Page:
Minister of Gender, Community Development and Social Welfare, Patricia Kaliati has asked relevant security authorities to expedite the closure of Mbowe Filling Station car park, a popular public drinking joint in Lilongwe City, where cases of drug and sexual abuse on young girls are reportedly on the rise.

Speaking during a press briefing at the Capital Hill on Wednesday ahead of this year’s International Rural Women’s Day which falls on October 15, Kaliati said it is appalling that some men are using the premises as a breeding ground for initiating girls into the drug trade.

The minister also expressed dismay with the indecent behavior of sexual abuse in broad day light mostly by car owners who patronize the joint.

She said: “I ask police officers and other security agencies to intervene in protecting our women facing different kind of abuses at Mbowe.

“We have learnt that at this place there are drug dealers christening themselves as ‘Baptists’. We cannot tolerate continuation of this disgusting development.
“Owing to this, we ask the law to take its course and bring to book all perpetrators involved. This place should be abandoned forthwith. People should only buy drinks or refill their cars but not use the park as a drinking joint.”
On issues of social welfare, the minister advised all women whose rights have been infringed but have no legal representation to consult her ministry which will be giving them female lawyers pro bono.

Her statement comes at a time when some unscrupulous police and court officials have been conniving with law offenders in other cases where women have been abused.
On her part, UN Women Representative to Malawi, Clara Anyangwe, expressed gratitude to the Government of Malawi for recognizing women living in rural areas during the commemorations annually.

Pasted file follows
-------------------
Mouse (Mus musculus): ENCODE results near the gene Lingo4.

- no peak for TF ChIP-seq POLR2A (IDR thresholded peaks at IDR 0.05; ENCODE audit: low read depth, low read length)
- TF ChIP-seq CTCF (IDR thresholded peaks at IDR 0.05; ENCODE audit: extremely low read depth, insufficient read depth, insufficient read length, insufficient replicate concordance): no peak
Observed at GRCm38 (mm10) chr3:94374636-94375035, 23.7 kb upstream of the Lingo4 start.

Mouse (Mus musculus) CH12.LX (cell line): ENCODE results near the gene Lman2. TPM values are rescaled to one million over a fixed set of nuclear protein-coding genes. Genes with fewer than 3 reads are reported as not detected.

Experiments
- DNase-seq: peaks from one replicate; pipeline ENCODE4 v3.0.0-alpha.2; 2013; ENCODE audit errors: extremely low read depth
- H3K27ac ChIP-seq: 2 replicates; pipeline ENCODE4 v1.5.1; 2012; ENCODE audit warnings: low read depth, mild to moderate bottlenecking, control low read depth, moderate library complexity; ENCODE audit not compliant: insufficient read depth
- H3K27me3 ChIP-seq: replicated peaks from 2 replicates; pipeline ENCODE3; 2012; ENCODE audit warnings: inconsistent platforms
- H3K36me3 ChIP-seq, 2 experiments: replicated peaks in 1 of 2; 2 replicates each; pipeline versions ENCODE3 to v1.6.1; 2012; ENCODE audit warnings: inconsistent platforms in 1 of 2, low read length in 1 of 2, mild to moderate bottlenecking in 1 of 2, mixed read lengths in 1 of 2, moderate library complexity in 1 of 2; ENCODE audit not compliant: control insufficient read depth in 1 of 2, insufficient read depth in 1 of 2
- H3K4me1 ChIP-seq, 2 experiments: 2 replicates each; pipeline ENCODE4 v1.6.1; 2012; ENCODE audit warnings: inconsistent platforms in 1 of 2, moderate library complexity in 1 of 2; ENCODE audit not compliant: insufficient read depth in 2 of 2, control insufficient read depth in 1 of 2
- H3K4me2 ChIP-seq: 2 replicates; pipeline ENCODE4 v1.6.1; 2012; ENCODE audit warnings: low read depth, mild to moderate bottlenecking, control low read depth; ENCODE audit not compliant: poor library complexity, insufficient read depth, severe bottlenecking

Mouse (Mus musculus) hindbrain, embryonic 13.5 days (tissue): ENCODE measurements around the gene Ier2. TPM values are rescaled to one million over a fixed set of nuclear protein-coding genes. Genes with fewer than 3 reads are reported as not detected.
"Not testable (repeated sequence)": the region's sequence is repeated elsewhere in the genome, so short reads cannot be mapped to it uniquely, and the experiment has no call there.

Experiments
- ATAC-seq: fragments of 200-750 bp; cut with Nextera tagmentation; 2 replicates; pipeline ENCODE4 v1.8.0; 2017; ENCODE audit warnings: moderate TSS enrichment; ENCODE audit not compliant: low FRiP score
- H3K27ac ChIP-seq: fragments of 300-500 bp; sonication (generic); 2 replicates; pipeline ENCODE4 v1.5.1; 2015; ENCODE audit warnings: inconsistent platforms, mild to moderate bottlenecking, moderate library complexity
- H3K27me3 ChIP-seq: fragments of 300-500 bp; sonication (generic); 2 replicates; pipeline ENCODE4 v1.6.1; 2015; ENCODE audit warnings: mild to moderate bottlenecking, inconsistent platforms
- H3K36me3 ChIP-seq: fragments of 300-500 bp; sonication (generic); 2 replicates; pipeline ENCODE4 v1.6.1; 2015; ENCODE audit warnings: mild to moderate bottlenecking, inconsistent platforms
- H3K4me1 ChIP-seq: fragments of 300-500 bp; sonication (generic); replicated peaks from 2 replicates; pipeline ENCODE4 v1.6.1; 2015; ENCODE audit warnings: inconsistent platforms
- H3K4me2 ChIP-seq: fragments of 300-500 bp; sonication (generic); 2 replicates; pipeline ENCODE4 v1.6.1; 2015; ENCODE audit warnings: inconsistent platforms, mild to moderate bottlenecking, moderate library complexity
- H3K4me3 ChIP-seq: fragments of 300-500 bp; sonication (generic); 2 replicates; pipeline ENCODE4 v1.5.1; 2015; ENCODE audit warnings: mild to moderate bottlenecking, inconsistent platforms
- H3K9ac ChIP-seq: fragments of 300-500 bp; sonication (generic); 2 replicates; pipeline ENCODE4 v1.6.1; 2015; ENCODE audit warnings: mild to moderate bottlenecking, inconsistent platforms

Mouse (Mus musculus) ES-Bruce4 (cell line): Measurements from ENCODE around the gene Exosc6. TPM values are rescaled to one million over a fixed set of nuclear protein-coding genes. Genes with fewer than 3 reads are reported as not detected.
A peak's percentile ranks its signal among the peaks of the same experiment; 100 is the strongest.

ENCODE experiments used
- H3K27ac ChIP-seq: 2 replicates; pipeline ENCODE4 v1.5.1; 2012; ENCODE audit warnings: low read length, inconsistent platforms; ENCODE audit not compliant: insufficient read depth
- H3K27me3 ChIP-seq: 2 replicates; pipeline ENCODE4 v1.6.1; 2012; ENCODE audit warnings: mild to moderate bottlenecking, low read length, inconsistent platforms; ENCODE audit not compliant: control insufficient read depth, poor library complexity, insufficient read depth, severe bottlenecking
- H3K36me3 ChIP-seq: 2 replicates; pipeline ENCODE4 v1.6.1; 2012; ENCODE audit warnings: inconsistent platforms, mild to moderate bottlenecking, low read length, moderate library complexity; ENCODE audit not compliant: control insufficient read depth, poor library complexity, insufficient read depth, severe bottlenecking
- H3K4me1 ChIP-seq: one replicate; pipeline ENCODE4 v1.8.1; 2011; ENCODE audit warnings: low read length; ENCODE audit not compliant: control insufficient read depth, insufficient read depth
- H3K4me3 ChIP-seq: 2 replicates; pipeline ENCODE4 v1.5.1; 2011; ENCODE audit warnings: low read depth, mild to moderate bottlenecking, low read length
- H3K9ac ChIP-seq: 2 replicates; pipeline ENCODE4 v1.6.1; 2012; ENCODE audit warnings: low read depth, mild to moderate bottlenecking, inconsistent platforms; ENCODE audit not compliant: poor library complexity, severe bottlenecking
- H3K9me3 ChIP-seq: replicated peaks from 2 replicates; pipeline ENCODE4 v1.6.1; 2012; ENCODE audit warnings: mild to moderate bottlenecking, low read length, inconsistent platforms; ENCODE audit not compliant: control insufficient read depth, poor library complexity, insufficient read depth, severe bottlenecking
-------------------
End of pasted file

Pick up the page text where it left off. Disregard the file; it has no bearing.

According to Anyangwe, women play a crucial role in agriculture, food security and nutrition, land and natural resources management, care for children, families and enterprises.
She said: “This year’s commemoration comes at a time when we are grappling with issues of Covid-19 on top of climate change negative effects. Our women are laboring under acute disadvantageous conditions.”
“Rural women’s invaluable care and productive work under the pandemic has increased in many places without clean and safe water, sanitation and hygiene, energy supply and health care services.”
Women’s activist, Barbara Banda echoed Anyangwe’s sentiments and asked for more support to be channeled towards alleviation of problems being faced by women living in rural areas.
Since October 15, 2008, Malawians observe international rural women’s day to demonstrate and showcase the important role rural women play in sustainable economies and socio-economic resilience.

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